This point could perhaps be a sticking point between the two because of the Buddhist belief in rebirth. Although an argument could be made that evolution is not much different from rebirth as physics allows for the concept that nothing actually disappears but rather changes molecular composition into something entirely different, not unlike what the theory of rebirth postulates. That being said, many Buddhists (especially western and Zen Buddhists) give concepts of an after life (rebirth) little thought preferring instead to focus simply on present circumstances and let any afterlife that might occur take care of itself. I personally believe that seeing the change and rebirth in every present moment to be more beneficial to our practice then constantly obsessing about an afterlife and what kind of rebirth we might experience. I believe that the bliss of enlightenment occurs in the seemingly mundane events of this humble human life. I do not spend much time contemplating Nirvana either as it is often said that such a "state" or concept to be beyond explanation or understanding.
Humanism also gives prominence to individual responsibility which harmonizes with the Dharma as there is no savior in Buddhism. While teachers are very helpful, again, in the end our happiness and liberation from suffering is up to us.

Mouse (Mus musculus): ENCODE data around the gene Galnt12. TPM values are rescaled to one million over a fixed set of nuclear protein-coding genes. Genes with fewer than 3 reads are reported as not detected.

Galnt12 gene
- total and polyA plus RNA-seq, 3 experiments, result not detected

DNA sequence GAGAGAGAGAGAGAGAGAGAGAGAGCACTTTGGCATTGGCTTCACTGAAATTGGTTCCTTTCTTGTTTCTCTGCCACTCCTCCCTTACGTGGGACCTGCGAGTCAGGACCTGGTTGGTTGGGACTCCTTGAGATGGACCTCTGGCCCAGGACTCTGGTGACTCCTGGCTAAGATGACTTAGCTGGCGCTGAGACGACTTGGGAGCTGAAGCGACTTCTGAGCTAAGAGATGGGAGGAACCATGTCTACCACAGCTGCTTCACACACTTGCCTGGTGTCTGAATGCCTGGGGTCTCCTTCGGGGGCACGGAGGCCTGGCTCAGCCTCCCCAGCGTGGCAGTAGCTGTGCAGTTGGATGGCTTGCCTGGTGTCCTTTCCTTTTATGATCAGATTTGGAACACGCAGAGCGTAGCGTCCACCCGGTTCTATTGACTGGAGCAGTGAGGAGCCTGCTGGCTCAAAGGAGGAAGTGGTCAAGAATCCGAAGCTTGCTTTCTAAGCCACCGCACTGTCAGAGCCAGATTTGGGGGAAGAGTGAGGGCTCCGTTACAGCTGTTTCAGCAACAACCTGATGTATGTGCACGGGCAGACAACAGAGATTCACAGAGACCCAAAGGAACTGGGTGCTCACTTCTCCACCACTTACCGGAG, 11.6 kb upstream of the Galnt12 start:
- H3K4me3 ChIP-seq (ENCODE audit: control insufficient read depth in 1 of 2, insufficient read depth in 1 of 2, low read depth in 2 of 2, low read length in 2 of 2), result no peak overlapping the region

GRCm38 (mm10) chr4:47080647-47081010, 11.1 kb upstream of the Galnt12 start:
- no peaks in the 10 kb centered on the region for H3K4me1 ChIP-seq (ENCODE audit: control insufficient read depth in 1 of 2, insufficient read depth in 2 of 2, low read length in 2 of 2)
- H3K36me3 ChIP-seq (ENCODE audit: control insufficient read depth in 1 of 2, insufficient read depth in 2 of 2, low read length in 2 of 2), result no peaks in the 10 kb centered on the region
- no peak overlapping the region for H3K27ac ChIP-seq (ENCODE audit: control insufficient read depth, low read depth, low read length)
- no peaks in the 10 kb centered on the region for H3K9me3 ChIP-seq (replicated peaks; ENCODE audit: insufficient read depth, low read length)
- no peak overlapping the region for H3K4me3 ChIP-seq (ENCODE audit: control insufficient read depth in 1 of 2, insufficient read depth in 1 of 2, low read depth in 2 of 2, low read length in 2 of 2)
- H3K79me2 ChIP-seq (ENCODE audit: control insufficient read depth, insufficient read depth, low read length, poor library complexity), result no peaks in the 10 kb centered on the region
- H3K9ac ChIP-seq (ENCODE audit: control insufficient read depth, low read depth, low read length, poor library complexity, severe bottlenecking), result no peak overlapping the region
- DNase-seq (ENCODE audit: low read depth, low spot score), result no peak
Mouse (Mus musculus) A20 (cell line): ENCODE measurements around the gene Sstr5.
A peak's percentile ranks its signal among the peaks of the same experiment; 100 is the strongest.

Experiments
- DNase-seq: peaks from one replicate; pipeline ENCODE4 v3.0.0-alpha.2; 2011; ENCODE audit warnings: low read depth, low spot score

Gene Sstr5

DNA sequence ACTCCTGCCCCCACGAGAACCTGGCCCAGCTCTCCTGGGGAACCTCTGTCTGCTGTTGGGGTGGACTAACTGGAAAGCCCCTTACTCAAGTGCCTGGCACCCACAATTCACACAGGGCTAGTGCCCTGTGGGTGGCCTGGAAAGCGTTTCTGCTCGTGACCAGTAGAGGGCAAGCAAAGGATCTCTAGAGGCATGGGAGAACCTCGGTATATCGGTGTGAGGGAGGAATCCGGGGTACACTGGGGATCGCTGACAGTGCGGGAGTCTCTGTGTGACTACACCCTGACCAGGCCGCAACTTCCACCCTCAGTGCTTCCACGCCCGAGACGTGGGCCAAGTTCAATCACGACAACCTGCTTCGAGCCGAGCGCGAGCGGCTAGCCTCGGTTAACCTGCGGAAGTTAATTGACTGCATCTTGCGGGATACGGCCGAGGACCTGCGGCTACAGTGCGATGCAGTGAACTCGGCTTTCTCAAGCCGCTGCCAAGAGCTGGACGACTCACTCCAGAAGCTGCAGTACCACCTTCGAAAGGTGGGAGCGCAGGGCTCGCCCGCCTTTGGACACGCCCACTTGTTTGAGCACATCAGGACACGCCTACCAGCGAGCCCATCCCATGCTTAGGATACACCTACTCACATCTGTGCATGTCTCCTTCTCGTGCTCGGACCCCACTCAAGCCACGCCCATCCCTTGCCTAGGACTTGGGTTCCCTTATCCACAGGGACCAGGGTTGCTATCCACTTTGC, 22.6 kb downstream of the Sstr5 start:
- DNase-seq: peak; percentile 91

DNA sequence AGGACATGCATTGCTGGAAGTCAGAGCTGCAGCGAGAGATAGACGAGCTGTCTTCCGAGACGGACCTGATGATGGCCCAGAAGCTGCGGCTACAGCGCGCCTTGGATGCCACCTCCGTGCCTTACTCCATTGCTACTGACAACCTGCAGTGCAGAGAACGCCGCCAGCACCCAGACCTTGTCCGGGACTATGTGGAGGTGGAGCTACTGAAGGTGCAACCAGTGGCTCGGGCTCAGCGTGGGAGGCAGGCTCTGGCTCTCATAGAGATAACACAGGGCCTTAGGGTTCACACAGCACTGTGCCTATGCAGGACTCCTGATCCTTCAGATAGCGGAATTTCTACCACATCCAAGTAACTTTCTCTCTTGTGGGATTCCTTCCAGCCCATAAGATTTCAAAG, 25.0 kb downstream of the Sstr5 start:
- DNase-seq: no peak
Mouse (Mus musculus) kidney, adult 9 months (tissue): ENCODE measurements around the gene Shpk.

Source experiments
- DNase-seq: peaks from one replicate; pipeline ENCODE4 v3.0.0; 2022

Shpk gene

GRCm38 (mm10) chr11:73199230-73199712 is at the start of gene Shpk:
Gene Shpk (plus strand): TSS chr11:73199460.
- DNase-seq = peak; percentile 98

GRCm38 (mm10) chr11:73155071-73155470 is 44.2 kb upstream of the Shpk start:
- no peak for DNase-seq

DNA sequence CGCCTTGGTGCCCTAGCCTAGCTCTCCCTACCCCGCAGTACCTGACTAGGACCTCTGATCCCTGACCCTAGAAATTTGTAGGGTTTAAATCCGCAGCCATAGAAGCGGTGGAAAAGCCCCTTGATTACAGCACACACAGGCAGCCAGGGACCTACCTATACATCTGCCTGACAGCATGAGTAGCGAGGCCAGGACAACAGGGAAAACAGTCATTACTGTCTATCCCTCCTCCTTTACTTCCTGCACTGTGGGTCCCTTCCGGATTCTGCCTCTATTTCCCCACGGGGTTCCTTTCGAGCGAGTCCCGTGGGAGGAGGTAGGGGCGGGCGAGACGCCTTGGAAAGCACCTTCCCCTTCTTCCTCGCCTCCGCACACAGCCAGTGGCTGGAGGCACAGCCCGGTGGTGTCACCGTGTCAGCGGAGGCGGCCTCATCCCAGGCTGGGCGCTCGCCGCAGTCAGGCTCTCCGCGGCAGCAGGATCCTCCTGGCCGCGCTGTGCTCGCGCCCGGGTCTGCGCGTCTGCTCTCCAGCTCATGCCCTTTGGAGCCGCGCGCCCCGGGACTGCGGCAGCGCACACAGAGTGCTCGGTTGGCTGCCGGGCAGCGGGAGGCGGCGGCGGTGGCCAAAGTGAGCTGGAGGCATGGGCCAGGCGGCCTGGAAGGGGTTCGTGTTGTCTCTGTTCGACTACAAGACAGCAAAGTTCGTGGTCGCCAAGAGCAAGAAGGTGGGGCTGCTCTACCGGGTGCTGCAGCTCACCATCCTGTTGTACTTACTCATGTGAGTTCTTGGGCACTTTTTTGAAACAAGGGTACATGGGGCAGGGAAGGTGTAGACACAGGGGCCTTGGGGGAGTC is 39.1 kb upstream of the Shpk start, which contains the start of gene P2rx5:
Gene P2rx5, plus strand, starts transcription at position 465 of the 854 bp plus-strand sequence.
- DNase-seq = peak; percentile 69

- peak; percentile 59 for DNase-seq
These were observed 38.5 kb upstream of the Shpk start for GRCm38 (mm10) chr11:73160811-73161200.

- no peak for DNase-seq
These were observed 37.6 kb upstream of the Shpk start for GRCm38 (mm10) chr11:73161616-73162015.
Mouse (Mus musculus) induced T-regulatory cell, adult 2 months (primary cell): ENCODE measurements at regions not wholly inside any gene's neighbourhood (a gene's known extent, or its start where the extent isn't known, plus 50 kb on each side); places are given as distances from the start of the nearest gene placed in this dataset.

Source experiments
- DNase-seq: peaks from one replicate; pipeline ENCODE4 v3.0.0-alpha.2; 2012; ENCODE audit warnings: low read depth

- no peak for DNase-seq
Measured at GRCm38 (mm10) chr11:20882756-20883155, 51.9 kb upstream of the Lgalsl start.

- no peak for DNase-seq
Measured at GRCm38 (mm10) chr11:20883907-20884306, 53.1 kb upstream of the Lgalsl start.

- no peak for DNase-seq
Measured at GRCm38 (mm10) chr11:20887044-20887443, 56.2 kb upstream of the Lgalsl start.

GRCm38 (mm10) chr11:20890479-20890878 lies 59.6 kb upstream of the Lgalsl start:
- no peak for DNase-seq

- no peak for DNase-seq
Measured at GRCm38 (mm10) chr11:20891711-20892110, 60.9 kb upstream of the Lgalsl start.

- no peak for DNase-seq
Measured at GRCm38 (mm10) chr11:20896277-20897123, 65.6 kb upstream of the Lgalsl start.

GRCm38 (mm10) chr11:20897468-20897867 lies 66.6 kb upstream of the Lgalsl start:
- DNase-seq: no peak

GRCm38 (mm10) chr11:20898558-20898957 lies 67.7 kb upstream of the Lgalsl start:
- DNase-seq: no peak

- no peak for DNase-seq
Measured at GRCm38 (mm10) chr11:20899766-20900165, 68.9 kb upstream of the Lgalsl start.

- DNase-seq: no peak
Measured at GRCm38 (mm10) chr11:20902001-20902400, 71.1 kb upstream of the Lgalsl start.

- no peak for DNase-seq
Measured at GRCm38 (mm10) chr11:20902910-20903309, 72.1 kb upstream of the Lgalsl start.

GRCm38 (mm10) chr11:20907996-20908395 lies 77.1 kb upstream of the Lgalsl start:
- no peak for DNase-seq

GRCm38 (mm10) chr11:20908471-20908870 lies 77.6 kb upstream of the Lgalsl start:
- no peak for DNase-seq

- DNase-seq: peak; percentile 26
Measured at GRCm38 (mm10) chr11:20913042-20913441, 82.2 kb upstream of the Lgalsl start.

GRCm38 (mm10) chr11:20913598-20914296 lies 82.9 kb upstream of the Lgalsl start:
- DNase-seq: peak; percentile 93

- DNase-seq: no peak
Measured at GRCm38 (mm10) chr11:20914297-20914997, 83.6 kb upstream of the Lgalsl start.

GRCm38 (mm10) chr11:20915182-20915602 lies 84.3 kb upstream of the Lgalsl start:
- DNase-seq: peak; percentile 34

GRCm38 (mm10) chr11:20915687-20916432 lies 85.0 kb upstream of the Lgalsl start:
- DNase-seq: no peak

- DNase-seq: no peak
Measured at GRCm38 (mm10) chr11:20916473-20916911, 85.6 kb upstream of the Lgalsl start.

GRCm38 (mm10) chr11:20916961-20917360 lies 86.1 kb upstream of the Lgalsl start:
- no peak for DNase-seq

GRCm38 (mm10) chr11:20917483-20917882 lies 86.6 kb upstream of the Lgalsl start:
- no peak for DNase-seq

Humanism also believes that to better the world we all need to work together through reason, tolerance and an open minded exchange of ideas which is important to Buddhism as well. We Buddhists believe that we are interconnected and therefore interdependent upon others. We are therefore encouraged to work for the greater good of humanity rather then just for what is good for ourselves. Humanism (as does Buddhism) believes that all lives are precious and equal regardless of religion, faith, sexual orientation, race, ethnicity or creed.
For me the secular aspect of my Humanist philosophy definitely emerges from my western culture, upbringing and education. I firmly believe in the separation of religion and state for the good, betterment and survival of both.
I find it important to state one more thing, not all Humanists think alike (in fact some believe in a religious form of humanism) as not all Buddhists think alike. This post has been my simple attempt at explaining the Secular Humanist framework in general terms as compared to Buddhism.
And finally, of course I do not and would never assume that my interpretations here should be taken as "better Buddhism" or in any way taken to mean that others should adopt them. They are merely the result and conclusions that I came to from following the Buddha's advice in the Kalama Sutra.
And before you determine that I am a heretical Buddhist (whatever THAT means) I would refer you to a post made by Zen Master Gudo Nishijima who has been practicing for nearly 60 years where he too finds comparisons as well between Humanism and Buddhism.
~Peace to all beings~